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Articles by R Cappato
Total Records ( 2 ) for R Cappato
  R Cappato , H Calkins , S. A Chen , W Davies , Y Iesaka , J Kalman , Y. H Kim , G Klein , A Natale , D Packer , A Skanes , F Ambrogi and E. Biganzoli

Background— The purpose of this study was to provide an updated worldwide report on the methods, efficacy, and safety of catheter ablation of atrial fibrillation (AF).

Methods and Results— A questionnaire with 46 questions was sent to 521 centers from 24 countries in 4 continents. Complete interviews were collected from 182 centers, of which 85 reported to have performed 20 825 catheter ablation procedures on 16 309 patients with AF between 2003 and 2006. The median number of procedures per center was 245 (range, 2 to 2715). All centers included paroxysmal AF, 85.9% also included persistent and 47.1% also included long-lasting AF. Carto-guided left atrial circumferential ablation (48.2% of patients) and Lasso-guided ostial electric disconnection (27.4%) were the most commonly used techniques. Efficacy data were analyzed with centers representing the unit of analysis. Of 16 309 patients with full disclosure of outcome data, 10 488 (median, 70.0%; interquartile range, 57.7% to 75.4%) became asymptomatic without antiarrhythmic drugs and another 2047 (10.0%; 0.5% to 17.1%) became asymptomatic in the presence of previously ineffective antiarrhythmic drugs over 18 (range, 3 to 24) months of follow-up. Success rates free of antiarrhythmic drugs and overall success rates were significantly larger in 9590 patients with paroxysmal AF (74.9% and 83.2%) than in 2800 patients with persistent AF (64.8% and 75.0%) and 1108 patients with long-lasting AF (63.1% and 72.3%) (P<0.0001). Major complications were reported in 741 patients (4.5%).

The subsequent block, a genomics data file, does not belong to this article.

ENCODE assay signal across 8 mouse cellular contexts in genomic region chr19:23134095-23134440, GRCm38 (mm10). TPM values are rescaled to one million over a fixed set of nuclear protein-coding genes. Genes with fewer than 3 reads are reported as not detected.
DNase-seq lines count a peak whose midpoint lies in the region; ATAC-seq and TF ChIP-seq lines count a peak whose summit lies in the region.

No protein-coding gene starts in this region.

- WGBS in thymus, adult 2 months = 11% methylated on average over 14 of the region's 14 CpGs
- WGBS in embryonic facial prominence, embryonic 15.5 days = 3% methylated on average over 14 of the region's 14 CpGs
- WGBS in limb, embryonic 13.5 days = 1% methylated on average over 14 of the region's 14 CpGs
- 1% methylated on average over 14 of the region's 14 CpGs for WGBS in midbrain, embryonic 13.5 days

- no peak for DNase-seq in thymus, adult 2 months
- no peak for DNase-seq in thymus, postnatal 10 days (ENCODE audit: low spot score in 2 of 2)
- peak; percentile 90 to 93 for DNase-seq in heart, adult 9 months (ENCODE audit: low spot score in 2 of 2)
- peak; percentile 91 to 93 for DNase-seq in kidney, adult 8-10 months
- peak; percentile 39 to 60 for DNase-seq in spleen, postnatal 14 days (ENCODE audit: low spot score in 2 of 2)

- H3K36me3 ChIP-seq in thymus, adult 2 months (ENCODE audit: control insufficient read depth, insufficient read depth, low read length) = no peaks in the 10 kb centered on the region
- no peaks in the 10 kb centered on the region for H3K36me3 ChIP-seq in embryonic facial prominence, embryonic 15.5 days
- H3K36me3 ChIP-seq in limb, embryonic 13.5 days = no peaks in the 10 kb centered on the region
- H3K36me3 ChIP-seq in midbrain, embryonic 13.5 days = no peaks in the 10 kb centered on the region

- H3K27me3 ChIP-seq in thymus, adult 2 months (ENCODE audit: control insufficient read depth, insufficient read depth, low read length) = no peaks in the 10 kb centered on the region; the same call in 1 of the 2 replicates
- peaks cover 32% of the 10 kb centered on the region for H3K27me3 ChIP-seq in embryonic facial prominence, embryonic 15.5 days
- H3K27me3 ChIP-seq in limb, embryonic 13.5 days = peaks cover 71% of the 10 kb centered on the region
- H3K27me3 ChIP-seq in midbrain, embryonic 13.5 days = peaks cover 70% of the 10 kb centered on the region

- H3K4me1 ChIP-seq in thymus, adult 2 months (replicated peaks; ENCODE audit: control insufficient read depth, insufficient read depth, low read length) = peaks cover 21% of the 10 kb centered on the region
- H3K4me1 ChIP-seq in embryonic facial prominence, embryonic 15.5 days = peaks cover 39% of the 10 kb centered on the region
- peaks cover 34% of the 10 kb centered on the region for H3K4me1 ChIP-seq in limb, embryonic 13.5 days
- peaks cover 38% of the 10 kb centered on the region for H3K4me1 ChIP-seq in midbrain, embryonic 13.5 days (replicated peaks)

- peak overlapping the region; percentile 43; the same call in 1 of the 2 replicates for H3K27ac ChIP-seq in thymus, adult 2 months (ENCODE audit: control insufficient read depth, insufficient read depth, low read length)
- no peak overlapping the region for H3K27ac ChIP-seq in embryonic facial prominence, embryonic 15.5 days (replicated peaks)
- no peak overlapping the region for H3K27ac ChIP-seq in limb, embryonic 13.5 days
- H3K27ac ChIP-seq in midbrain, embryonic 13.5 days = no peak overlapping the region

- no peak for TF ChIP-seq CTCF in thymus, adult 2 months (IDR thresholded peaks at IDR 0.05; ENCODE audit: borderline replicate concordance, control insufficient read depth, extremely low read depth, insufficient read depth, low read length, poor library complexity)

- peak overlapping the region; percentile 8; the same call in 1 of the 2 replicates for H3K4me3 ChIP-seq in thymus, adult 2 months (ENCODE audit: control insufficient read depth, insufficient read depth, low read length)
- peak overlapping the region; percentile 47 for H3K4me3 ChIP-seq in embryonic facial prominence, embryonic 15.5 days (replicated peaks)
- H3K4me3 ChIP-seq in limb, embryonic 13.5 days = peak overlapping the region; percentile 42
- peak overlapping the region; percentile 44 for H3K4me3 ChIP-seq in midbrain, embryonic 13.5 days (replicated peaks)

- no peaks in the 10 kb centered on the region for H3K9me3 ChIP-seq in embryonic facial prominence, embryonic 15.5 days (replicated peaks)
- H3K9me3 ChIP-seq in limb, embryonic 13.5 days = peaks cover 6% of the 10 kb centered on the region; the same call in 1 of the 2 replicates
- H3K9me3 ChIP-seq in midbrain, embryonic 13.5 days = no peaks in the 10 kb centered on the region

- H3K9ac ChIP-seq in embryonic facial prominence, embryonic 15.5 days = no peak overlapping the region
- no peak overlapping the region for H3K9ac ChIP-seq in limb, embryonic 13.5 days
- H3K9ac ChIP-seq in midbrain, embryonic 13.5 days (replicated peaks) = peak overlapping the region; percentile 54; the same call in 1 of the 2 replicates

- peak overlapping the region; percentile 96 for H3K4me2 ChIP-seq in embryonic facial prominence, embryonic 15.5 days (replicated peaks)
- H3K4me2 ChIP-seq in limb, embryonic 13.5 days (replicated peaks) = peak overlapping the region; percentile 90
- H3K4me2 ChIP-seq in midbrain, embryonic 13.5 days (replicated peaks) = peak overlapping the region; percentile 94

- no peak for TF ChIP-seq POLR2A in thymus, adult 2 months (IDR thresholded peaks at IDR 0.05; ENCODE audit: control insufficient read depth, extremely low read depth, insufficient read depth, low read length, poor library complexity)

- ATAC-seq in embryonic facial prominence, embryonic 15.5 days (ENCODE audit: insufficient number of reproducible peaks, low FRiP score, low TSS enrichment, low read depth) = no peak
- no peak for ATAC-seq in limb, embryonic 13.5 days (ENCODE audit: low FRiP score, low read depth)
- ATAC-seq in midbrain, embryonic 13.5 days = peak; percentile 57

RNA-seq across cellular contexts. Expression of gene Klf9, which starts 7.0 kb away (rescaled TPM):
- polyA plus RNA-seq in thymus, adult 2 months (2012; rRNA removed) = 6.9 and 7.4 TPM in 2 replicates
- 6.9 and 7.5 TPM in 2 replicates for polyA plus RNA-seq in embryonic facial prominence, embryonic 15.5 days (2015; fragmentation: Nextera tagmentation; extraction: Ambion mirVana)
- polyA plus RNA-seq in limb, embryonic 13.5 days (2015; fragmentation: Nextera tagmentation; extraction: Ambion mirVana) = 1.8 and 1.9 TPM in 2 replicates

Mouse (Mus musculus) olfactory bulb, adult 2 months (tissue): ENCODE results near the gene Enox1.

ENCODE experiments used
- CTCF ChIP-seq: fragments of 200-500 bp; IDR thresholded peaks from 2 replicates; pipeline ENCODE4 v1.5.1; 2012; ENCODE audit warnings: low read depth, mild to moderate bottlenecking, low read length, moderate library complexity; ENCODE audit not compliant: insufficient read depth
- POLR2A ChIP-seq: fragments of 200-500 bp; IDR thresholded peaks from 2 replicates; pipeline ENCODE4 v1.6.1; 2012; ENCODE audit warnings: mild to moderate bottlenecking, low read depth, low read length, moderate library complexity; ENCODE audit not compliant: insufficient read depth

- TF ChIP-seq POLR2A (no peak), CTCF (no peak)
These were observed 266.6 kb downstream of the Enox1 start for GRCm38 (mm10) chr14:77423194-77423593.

Conclusions— When analyzed in a large number of electrophysiology laboratories worldwide, catheter ablation of AF shows to be effective in 80% of patients after 1.3 procedures per patient, with 70% of them not requiring further antiarrhythmic drugs during intermediate follow-up.

  R Cappato , F Furlanello , V Giovinazzo , T Infusino , P Lupo , M Pittalis , S Foresti , G De Ambroggi , H Ali , E Bianco , R Riccamboni , G Butera , C Ricci , M Ranucci , A Pelliccia and L. De Ambroggi

QRS-ST changes in the inferior and lateral ECG leads are frequently observed in athletes. Recent studies have suggested a potential arrhythmogenic significance of these findings in the general population. The aim of our study was to investigate whether QRS-ST changes are markers of cardiac arrest (CA) of unexplained cause or sudden death in athletes.

Methods and Results—

In 21 athletes (mean age, 27 years; 5 women) with cardiac arrest or sudden death, the ECG recorded before or immediately after the clinical event was compared with the ECG of 365 healthy athletes eligible for competitive sport activity. We measured the height of the J wave and ST elevation and searched for the presence of QRS slurring in the terminal portion of QRS. QRS slurring in any lead was present in 28.6% of cases and in 7.6% of control athletes (P=0.006). A J wave and/or QRS slurring without ST elevation in the inferior (II, III, and aVF) and lateral leads (V4 to V6) were more frequently recorded in cases than in control athletes (28.6% versus 7.9%, P=0.007). Among those with cardiac arrest, arrhythmia recurrences did not differ between the subgroups with and without J wave or QRS slurring during a median 36-month follow-up of sport discontinuation.


J wave and/or QRS slurring was found more frequently among athletes with cardiac arrest/sudden death than in control athletes. Nevertheless, the presence of this ECG pattern appears not to confer a higher risk for recurrent malignant ventricular arrhythmias.

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